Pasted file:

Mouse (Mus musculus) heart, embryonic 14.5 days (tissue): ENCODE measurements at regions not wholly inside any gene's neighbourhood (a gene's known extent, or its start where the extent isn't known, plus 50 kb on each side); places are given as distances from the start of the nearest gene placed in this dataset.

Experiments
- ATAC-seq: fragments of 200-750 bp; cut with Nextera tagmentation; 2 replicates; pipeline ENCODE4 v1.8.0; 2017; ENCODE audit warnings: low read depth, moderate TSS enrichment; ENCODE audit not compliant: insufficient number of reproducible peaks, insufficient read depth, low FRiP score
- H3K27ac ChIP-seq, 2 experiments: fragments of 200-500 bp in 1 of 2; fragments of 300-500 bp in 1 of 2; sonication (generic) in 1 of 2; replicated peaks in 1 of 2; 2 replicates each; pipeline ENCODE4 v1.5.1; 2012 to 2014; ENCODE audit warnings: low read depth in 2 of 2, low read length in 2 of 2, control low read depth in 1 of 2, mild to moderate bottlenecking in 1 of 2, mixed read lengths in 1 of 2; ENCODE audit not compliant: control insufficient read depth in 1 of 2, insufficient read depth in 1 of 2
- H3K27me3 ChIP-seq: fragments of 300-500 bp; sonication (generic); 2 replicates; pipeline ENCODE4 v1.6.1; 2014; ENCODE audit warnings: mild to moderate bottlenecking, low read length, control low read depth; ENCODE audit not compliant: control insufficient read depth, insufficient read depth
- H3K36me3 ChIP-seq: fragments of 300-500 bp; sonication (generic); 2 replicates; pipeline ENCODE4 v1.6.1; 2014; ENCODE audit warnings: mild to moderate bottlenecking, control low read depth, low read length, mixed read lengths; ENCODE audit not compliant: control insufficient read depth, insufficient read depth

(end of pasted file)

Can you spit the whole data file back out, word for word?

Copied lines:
Mouse (Mus musculus) heart, embryonic 14.5 days (tissue): ENCODE measurements at regions not wholly inside any gene's neighbourhood (a gene's known extent, or its start where the extent isn't known, plus 50 kb on each side); places are given as distances from the start of the nearest gene placed in this dataset.

Experiments
- ATAC-seq: fragments of 200-750 bp; cut with Nextera tagmentation; 2 replicates; pipeline ENCODE4 v1.8.0; 2017; ENCODE audit warnings: low read depth, moderate TSS enrichment; ENCODE audit not compliant: insufficient number of reproducible peaks, insufficient read depth, low FRiP score
- H3K27ac ChIP-seq, 2 experiments: fragments of 200-500 bp in 1 of 2; fragments of 300-500 bp in 1 of 2; sonication (generic) in 1 of 2; replicated peaks in 1 of 2; 2 replicates each; pipeline ENCODE4 v1.5.1; 2012 to 2014; ENCODE audit warnings: low read depth in 2 of 2, low read length in 2 of 2, control low read depth in 1 of 2, mild to moderate bottlenecking in 1 of 2, mixed read lengths in 1 of 2; ENCODE audit not compliant: control insufficient read depth in 1 of 2, insufficient read depth in 1 of 2
- H3K27me3 ChIP-seq: fragments of 300-500 bp; sonication (generic); 2 replicates; pipeline ENCODE4 v1.6.1; 2014; ENCODE audit warnings: mild to moderate bottlenecking, low read length, control low read depth; ENCODE audit not compliant: control insufficient read depth, insufficient read depth
- H3K36me3 ChIP-seq: fragments of 300-500 bp; sonication (generic); 2 replicates; pipeline ENCODE4 v1.6.1; 2014; ENCODE audit warnings: mild to moderate bottlenecking, control low read depth, low read length, mixed read lengths; ENCODE audit not compliant: control insufficient read depth, insufficient read depth